What should be frightening for the division-leading St. Louis Cardinals (and the rest of the NL) is that lineup anchors McCutchen and Neil Walker have yet to get going offensively compared to 2012. McCutchen is just too good to keep hitting below .300. Walker isn’t the same kind of force, but he’s much better than he has shown. With Burnett, his injury may prove a blessing in disguise; if he can return from the calf injury rested, it may prevent the fatigue that slowed him down the stretch in 2012. The 2013 Pirates are 16 games above .500, largely on the strength of their starting pitching and dominant bullpen. If they can combine improved hitting with that pitching, they will not fade the same way they have the past two seasons – and the rest of the National League had better beware.

Incidentally, the Pirates and Cardinals still have 14 games against one another this season. It is shaping up to be an exciting season in Pittsburgh.

Random Thoughts

  • Wainwright Walk Watch: Adam Wainwright pitched 37 consecutive innings before issuing his first walk of the season. All season long, we are keeping track of how few free passes are handed out by the Cardinals’ ace. Sunday night, he walked one batter (while striking out six) in a 2-1 loss to Texas. That gives him 10 walks on the season (versus 106 strikeouts), leaving him with a better than 10-to-1 K/BB ratio, which is still the best in the NL (as is his 0.8 BB/9 ratio). Sunday’s game was a struggle, though, as Wainwright went to a 3-ball count several times against the Rangers. He has now dropped two straight decisions, leaving him with a 10-5/2.31/ 1.01 pitching line for the season. He will look to bounce back at Oakland this Saturday.
  • Considering how the Rangers had been scuffling coming into the series in St. Louis (their first trip back since the 2011 World Series), their sweep was particularly impressive. Still, I don’t think that Texas truly considers it “revenge.” It’s a little like losing a winning Powerball ticket and having to replace it with a lottery scratcher. Nice, but just not quite the same.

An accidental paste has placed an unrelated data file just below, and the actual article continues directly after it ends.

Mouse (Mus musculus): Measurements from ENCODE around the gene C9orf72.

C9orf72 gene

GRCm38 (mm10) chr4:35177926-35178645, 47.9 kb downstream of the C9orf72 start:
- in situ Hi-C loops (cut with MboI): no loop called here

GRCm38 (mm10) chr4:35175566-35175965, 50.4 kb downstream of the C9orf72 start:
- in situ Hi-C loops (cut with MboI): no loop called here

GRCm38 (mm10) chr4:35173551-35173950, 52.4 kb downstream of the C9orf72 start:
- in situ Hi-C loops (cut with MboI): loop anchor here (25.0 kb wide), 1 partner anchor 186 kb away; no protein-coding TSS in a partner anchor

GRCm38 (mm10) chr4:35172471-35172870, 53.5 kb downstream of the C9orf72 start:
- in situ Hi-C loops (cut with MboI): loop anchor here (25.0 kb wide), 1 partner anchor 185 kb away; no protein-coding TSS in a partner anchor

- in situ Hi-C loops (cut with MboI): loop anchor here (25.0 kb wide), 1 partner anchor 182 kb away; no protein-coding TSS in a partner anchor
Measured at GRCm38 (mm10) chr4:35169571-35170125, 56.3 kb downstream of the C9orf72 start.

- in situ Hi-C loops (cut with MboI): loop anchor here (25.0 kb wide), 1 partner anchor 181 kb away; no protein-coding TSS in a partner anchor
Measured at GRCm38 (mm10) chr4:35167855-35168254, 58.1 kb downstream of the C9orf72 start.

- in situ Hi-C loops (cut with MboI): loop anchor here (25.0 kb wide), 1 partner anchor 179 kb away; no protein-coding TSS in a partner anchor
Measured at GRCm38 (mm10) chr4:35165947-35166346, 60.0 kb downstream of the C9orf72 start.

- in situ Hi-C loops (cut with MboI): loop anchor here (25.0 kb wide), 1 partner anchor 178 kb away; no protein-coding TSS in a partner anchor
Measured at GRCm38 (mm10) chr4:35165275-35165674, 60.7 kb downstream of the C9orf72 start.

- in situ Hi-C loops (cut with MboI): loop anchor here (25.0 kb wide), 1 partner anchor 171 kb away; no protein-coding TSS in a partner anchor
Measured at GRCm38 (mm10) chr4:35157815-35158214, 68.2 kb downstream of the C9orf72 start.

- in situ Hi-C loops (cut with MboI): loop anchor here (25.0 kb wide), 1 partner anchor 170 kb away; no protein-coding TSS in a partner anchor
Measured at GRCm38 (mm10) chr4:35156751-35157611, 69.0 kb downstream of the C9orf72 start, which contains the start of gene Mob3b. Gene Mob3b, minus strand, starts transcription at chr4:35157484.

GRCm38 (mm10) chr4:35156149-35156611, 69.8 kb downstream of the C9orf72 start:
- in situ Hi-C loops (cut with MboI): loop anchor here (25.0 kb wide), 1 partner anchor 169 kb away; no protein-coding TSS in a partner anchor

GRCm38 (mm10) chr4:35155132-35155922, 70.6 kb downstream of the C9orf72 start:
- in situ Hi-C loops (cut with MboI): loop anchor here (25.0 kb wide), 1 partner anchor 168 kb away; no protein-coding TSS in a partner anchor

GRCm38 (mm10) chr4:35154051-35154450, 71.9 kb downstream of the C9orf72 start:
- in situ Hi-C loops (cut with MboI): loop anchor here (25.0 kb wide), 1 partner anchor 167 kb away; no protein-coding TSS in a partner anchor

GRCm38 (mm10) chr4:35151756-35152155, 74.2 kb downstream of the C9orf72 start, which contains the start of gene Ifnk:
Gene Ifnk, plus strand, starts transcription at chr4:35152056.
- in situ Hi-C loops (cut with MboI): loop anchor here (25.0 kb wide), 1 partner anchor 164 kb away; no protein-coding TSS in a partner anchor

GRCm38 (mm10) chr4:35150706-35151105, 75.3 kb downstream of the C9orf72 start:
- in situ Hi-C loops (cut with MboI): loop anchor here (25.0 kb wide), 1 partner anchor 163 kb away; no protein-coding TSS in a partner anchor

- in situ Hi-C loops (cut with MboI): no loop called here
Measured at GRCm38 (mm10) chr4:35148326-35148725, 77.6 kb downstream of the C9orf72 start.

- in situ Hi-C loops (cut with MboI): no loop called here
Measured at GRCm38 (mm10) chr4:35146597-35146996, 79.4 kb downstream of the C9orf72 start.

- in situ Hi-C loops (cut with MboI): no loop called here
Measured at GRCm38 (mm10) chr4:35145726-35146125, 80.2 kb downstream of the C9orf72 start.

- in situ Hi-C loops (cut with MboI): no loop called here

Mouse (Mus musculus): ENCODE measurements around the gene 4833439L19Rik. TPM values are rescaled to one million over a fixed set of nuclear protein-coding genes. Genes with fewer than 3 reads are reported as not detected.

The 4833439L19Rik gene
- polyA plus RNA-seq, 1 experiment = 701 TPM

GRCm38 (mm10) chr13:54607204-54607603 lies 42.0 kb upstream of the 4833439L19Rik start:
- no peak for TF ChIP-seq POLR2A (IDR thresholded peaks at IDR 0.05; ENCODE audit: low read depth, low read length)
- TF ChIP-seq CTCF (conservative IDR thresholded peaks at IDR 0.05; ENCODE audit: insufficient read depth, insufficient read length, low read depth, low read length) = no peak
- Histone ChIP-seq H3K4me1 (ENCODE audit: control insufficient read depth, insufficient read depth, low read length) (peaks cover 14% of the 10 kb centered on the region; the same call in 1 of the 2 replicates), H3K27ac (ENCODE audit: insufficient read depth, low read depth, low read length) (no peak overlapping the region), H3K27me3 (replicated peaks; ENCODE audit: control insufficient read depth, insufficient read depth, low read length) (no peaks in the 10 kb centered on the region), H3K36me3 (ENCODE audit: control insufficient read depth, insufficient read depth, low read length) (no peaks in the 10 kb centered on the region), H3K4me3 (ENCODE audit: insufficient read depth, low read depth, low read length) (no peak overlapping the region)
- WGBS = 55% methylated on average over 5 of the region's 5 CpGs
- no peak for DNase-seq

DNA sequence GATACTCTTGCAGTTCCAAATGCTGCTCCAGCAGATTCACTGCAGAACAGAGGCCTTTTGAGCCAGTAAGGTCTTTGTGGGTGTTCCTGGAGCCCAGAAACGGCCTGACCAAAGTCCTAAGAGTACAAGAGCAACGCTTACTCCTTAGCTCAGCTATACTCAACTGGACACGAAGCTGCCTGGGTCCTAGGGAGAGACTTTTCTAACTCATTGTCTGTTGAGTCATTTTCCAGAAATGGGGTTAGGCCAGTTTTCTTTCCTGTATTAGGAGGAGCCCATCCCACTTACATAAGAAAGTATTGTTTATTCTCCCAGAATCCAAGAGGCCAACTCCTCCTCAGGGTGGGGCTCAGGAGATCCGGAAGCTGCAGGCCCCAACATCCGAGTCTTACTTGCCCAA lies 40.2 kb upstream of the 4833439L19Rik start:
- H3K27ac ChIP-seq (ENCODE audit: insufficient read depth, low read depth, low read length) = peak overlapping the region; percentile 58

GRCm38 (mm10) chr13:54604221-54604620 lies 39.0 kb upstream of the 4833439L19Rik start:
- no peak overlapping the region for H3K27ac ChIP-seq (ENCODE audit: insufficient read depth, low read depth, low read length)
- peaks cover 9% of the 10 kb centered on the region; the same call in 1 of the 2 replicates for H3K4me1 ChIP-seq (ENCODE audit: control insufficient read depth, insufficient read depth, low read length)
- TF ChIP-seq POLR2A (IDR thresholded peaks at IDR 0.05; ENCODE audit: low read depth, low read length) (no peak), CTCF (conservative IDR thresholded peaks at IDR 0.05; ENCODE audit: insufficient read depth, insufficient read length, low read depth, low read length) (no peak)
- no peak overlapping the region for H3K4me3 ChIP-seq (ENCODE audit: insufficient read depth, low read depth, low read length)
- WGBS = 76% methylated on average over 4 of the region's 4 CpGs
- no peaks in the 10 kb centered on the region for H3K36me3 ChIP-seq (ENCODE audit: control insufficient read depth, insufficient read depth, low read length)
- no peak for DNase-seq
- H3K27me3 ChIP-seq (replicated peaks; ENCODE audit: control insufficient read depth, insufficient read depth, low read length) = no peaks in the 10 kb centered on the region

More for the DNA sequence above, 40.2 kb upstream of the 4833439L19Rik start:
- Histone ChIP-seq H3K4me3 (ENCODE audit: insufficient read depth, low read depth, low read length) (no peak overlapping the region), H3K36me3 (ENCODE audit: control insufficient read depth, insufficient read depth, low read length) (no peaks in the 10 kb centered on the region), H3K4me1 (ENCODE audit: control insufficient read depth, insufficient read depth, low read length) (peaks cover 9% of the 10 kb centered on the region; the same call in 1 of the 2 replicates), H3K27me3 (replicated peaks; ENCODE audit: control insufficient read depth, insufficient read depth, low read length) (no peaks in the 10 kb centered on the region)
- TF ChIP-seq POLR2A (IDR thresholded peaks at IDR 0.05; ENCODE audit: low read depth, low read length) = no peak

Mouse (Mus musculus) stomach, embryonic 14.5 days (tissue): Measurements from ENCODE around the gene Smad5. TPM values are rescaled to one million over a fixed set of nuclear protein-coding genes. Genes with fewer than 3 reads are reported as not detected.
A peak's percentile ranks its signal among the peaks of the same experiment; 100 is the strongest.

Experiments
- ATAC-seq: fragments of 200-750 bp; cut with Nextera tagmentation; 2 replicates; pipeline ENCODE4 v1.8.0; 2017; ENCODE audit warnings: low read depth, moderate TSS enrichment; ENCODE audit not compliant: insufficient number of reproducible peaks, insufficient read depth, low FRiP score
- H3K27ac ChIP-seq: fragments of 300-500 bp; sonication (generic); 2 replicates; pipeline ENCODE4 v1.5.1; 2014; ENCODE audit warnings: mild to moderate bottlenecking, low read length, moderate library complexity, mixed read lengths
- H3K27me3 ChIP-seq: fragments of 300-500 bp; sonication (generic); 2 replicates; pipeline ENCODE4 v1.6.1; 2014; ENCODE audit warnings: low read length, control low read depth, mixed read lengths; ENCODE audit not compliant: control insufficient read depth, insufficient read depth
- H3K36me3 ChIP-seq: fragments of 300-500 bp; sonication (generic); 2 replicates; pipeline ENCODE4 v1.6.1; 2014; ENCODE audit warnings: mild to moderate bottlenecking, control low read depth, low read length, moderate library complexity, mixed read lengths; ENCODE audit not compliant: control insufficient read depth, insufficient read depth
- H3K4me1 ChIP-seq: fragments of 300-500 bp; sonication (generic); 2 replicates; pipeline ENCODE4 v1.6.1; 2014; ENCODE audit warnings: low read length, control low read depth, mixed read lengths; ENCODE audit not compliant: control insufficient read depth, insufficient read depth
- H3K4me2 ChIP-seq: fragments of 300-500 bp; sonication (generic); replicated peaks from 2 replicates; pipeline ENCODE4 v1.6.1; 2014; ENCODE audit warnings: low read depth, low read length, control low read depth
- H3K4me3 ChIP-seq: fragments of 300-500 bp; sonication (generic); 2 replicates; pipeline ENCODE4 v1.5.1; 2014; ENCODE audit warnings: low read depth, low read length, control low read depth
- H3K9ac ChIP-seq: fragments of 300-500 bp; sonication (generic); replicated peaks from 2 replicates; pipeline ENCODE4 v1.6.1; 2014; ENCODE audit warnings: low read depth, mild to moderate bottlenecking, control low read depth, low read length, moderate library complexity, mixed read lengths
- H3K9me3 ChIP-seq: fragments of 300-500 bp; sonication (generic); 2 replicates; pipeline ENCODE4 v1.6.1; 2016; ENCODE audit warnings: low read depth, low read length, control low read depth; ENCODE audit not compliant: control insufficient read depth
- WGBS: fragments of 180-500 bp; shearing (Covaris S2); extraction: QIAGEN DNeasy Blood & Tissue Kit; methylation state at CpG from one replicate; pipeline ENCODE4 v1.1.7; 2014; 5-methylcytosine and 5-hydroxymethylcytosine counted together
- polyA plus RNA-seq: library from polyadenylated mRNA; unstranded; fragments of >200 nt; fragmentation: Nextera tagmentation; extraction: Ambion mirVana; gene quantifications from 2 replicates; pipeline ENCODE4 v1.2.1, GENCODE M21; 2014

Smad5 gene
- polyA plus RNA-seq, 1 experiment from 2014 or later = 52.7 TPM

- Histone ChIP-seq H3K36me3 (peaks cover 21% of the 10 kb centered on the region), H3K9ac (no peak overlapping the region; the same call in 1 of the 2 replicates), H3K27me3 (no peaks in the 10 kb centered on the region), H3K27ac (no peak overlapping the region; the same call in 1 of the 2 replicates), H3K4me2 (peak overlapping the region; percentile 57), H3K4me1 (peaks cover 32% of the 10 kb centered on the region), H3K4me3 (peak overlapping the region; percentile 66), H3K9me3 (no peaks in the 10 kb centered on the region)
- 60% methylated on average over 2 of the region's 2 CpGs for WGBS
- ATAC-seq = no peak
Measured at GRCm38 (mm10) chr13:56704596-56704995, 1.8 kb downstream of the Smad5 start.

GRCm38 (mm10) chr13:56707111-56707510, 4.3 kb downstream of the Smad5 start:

• Wil Myers’ stats after one week: .280/.440/.720, 1 HR, 6 RBI, 2 runs. Yasiel Puig really set the bar too high for everyone else.
  • In related news, Jeff Francoeur is still playing right field in Kansas City, where he sports a rally-killing .143 batting average this month.
  • The Angels get a rare quality start from Joe Blanton (7 1/3 IP, 6 H, 3 R, 6 K), only to watch the bullpen allow seven runs in the final two innings. It’s been That Kind of Season for baseball in Los Angeles.
  • Speaking of which, Matt Kemp with 0-for-5 with four strikeouts in his first rehab game with Triple-A Albuquerque. Yikes.
  • I have read twice in the past week that Toronto might trade Josh Johnson at the trade deadline. This makes no sense at all. The Blue Jays have won 11 straight and are on the verge of getting Jose Reyes back into their lineup. With no clear front-runner in the AL East (sorry, not buying Boston yet), why would they deal away one of their top starters? Oh, right. It’s coming up on the Silly Season – you know, that time of year when baseball writers start throwing as much stuff against the wall as they can think of, just to see if any of it sticks.